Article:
Lance was barking at everyone and flashing his Glock .45 every chance he got. At one point a sponsor was running late for work and couldn’t make a drop of roughly 500 oxycodone. Lance got on the phone with the guy and told him, “If you don’t get me those pills, I’m going to drive down to your job and put a bullet in your fucking head—got it?!”

When I heard about it, I called him up and said, “What the fuck’er you doing Lance, do you want to get arrested?!”

“I’m sorry bro, I just got in my feelings . . . we need the pills!”

We were getting calls from pharmacists saying, they’d hold our oxycodones, but we had to pay cash. The DEA suspension slowed us down, but it also increased our profit margin.

Eventually Cardinal paid a $34 million fine to settle the DEA charges. The flood gates were opened back up and the opiates poured back into the pharmacies. But no one at Cardinal went to prison. Drug dealing CEO’s don’t get prison sentences, they get fined.

A COUPLE MONTHS LATER—in mid-January of 2008—we spent the day partying at the Gasparilla parade in Ybor City. Then we hit the Round Up, just outside Tampa’s city limits. I got in without a problem, using Arnold’s ID, but Lance and “Pretty Boy” Landon, had to share Landon’s driver’s license. I hadn’t been in the club 30 minutes before Lance got caught trying to get in using his older brother’s ID. That’s when the bouncer tapped me on the shoulder and barked, “You! You’re outta here!”

A minute later I was running through traffic with 100 oxys hanging around my neck and a dozen deputies on my trail; jumping fences and hiding from helicopters. Twenty minutes after that, the sheriff’s mistakenly arrested Lance thinking he was me. They released him an hour later and apologized for the misunderstanding. “Next time,” warned the deputy, “keep some ID on you.”

My cousin Russ picked me up at a 7-Eleven around three o’clock in the morning.

ABOUT A WEEK LATER, UPS “LOST” two shipments of 1,500 pills on their way to Tennessee and Alaska. The truth is, the Pasco County Sheriff’s Department had seized the shipment, but due to Lance’s alias, they couldn’t track the package back to him. Instead, the manager of the UPS store contacted Lance on his prepaid cell and told him they’d located the packages, but he needed Lance to stop by to sign something before they could re-ship them.

When we pulled into the parking lot I spotted a black Ford Expedition with tinted windows and two clean-cut, law enforcement types sitting inside.

“Stop!” I snapped, and Lance pulled into a parking space. We both scanned the lot for additional officers while Lance mocked me for being “overly cautious.” Then he noticed two undercover narcotics officers sitting in a dark grey sedan, watching the entrance to the UPS store—three spaces away—and the color drained from Lance’s face.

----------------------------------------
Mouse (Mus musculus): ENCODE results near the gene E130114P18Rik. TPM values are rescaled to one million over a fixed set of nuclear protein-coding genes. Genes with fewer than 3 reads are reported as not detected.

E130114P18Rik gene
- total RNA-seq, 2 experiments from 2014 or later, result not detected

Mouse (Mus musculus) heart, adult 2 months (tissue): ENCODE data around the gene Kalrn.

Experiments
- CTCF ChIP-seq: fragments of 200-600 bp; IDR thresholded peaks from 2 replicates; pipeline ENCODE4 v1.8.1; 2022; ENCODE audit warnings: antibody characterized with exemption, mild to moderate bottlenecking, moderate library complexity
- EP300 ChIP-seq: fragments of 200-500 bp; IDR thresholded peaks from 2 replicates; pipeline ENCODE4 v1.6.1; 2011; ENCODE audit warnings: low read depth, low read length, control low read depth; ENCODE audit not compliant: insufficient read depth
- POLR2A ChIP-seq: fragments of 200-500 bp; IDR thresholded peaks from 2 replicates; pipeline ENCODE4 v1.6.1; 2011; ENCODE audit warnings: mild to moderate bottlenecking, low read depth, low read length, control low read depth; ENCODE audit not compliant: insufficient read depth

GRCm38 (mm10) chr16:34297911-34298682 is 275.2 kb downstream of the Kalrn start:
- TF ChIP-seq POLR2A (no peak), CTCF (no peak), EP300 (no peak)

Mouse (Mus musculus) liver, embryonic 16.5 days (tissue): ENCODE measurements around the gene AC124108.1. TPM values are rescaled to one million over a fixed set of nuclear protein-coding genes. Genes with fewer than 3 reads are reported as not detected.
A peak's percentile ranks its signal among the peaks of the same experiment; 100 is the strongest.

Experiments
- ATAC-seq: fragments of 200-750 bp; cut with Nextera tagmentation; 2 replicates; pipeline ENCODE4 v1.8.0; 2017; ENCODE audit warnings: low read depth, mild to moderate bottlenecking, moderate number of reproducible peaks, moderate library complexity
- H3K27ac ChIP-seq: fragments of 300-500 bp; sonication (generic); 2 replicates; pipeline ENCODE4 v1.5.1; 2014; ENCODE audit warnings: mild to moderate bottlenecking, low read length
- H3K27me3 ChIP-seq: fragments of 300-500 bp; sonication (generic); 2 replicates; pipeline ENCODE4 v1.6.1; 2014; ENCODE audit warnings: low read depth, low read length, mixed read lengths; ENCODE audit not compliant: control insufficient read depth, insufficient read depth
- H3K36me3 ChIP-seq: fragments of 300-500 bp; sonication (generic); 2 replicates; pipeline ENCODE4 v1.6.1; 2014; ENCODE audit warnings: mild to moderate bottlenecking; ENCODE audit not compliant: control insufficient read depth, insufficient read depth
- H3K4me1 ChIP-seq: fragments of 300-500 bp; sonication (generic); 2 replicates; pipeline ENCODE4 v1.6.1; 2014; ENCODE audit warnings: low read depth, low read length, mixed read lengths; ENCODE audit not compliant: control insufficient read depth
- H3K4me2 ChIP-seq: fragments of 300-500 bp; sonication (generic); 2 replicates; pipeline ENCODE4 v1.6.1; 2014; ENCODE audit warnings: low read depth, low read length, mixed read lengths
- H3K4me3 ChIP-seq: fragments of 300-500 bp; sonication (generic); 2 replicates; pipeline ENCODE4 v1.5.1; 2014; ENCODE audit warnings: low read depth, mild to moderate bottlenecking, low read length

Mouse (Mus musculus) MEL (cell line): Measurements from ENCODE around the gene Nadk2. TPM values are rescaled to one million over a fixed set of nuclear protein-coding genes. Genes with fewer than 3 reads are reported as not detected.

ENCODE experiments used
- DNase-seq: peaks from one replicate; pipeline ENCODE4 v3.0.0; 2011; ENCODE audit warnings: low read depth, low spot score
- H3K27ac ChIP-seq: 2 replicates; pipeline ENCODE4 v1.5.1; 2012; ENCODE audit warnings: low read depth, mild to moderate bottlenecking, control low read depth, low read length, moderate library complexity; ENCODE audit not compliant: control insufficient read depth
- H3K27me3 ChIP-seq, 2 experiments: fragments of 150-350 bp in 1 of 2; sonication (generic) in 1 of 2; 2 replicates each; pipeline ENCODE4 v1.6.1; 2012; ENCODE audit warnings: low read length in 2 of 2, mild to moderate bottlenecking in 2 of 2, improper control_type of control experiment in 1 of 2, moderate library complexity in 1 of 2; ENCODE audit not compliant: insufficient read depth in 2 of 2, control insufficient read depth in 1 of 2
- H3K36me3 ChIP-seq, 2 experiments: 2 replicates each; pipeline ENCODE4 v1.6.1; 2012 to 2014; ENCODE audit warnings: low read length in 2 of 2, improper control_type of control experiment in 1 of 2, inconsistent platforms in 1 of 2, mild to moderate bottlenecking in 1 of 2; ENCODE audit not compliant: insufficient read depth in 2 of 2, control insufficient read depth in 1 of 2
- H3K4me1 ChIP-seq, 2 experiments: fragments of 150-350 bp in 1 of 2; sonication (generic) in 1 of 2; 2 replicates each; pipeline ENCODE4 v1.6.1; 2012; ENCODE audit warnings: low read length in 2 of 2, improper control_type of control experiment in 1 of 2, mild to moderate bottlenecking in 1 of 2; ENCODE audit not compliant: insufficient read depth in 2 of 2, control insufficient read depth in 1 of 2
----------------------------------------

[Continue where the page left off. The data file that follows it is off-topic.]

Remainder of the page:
Our hearts were thumping away as Lance called the UPS manager and told him, “I know the cops are trying to set me up . . . put ’em on the phone.” The manager didn’t even deny it, he just said, “Call back in five minutes.”

Seconds later—three spaces down—one of the undercover officers received a call on his cell and exited the sedan. When he stepped into the UPS store Lance turned to me and laughed, “That was close.” He was completely unconcerned about it.

That night Lance and Richard went out and bought these specially designed Pringles potato chip cans with hidden compartments in the bottom. They stuffed them full of several thousand oxycodone, bought some real Twinkies and Orange Crushes, and threw the grocery bag full of snacks into the trunk of Richard’s new limited edition Chip Foose Ford Mustang 5.0.

Richard started making a trip a week to Tennessee, until Lance decided to start shipping again. Nothing deterred him. By this point, Lance was buying more scripts than I was, and the money was really starting to come in. We had Wave Runners, four-wheelers, dirt-bikes and new trucks.

AROUND THE SAME TIME, I stopped by my maternal grandmother’s house one Saturday for a family holiday dinner and my mother was there. We hadn’t spoken in months and I had no plans to. I was driving my new Jeep Grand Cherokee and dressed in Affliction and Ralph Lauren. I was about half way to the front door when my mom rushed out of the house with a glass of wine in her hand and her arms outstretched. “How’s my baby boy doing?” She hugged me, looked me up and down, glanced at my Jeep, and said, “You’re doing so good Dougie. I’m proud of you.”

“You’re kidding right?” I’d wrestled all conference and finished one match from states, graduated with honors and she’d never said one word of encouragement. But now she was proud. There was no way my mother didn’t know how I was making my money. It’s not like I had a nine to five. I spent most of my time studying and picking up prescriptions. “You’re a real piece of work,” I said, “you know that?”

ON MAY 5, 2008, a girlfriend and I were smoking a blunt on our way to the beach, when we passed a Pinellas Sheriff’s cruiser. We got pulled over and searched.

The deputy found some marijuana in my pocket and around ten Roxicodone and two Xanax in a metal pill vial underneath my driver’s seat. He let my girlfriend go and arrested me.

I was brought downtown to a grungy interview room with the deputy and an undercover narcotics office. “That’s two felonies,” said the narcotics officer, pointing at two evidence bags of pills, lying on the table. “You haven’t been booked yet, so there’s still time to help yourself. Here’s what you’re gonna do; you’re going to bring me to your dealer, introduce me to ‘im and vouch for me—”

“What’re you talking about, those aren’t even my pills!”